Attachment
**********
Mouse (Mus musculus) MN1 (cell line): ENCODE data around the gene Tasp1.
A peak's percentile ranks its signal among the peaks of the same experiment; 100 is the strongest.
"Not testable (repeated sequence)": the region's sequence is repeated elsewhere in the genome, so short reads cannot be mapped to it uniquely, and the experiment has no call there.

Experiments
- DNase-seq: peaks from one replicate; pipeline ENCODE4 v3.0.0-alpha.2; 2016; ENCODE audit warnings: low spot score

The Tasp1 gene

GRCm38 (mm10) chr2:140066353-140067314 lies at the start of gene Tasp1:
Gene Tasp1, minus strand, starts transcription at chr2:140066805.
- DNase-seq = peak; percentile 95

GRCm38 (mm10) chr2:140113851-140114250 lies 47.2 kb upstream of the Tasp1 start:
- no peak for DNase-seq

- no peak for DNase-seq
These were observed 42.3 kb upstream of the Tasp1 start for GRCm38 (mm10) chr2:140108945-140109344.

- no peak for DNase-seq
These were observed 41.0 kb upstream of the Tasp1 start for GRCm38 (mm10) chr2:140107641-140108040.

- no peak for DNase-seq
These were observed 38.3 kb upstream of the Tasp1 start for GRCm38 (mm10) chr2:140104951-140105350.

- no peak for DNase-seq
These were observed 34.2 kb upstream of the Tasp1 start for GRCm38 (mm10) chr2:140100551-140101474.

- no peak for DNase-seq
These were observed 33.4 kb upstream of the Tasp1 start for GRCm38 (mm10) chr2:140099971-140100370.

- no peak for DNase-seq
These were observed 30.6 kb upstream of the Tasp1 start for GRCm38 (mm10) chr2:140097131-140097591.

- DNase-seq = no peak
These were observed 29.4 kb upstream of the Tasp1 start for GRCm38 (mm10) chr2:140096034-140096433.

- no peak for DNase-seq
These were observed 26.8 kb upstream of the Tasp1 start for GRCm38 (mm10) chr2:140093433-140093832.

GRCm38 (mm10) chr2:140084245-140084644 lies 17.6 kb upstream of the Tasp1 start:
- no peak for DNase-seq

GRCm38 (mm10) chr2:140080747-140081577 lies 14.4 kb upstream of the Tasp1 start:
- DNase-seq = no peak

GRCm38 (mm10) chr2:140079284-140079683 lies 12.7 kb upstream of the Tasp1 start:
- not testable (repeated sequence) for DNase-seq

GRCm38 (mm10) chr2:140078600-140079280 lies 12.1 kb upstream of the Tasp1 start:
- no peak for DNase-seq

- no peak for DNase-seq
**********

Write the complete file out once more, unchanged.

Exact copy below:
Mouse (Mus musculus) MN1 (cell line): ENCODE data around the gene Tasp1.
A peak's percentile ranks its signal among the peaks of the same experiment; 100 is the strongest.
"Not testable (repeated sequence)": the region's sequence is repeated elsewhere in the genome, so short reads cannot be mapped to it uniquely, and the experiment has no call there.

Experiments
- DNase-seq: peaks from one replicate; pipeline ENCODE4 v3.0.0-alpha.2; 2016; ENCODE audit warnings: low spot score

The Tasp1 gene

GRCm38 (mm10) chr2:140066353-140067314 lies at the start of gene Tasp1:
Gene Tasp1, minus strand, starts transcription at chr2:140066805.
- DNase-seq = peak; percentile 95

GRCm38 (mm10) chr2:140113851-140114250 lies 47.2 kb upstream of the Tasp1 start:
- no peak for DNase-seq

- no peak for DNase-seq
These were observed 42.3 kb upstream of the Tasp1 start for GRCm38 (mm10) chr2:140108945-140109344.

- no peak for DNase-seq
These were observed 41.0 kb upstream of the Tasp1 start for GRCm38 (mm10) chr2:140107641-140108040.

- no peak for DNase-seq
These were observed 38.3 kb upstream of the Tasp1 start for GRCm38 (mm10) chr2:140104951-140105350.

- no peak for DNase-seq
These were observed 34.2 kb upstream of the Tasp1 start for GRCm38 (mm10) chr2:140100551-140101474.

- no peak for DNase-seq
These were observed 33.4 kb upstream of the Tasp1 start for GRCm38 (mm10) chr2:140099971-140100370.

- no peak for DNase-seq
These were observed 30.6 kb upstream of the Tasp1 start for GRCm38 (mm10) chr2:140097131-140097591.

- DNase-seq = no peak
These were observed 29.4 kb upstream of the Tasp1 start for GRCm38 (mm10) chr2:140096034-140096433.

- no peak for DNase-seq
These were observed 26.8 kb upstream of the Tasp1 start for GRCm38 (mm10) chr2:140093433-140093832.

GRCm38 (mm10) chr2:140084245-140084644 lies 17.6 kb upstream of the Tasp1 start:
- no peak for DNase-seq

GRCm38 (mm10) chr2:140080747-140081577 lies 14.4 kb upstream of the Tasp1 start:
- DNase-seq = no peak

GRCm38 (mm10) chr2:140079284-140079683 lies 12.7 kb upstream of the Tasp1 start:
- not testable (repeated sequence) for DNase-seq

GRCm38 (mm10) chr2:140078600-140079280 lies 12.1 kb upstream of the Tasp1 start:
- no peak for DNase-seq

- no peak for DNase-seq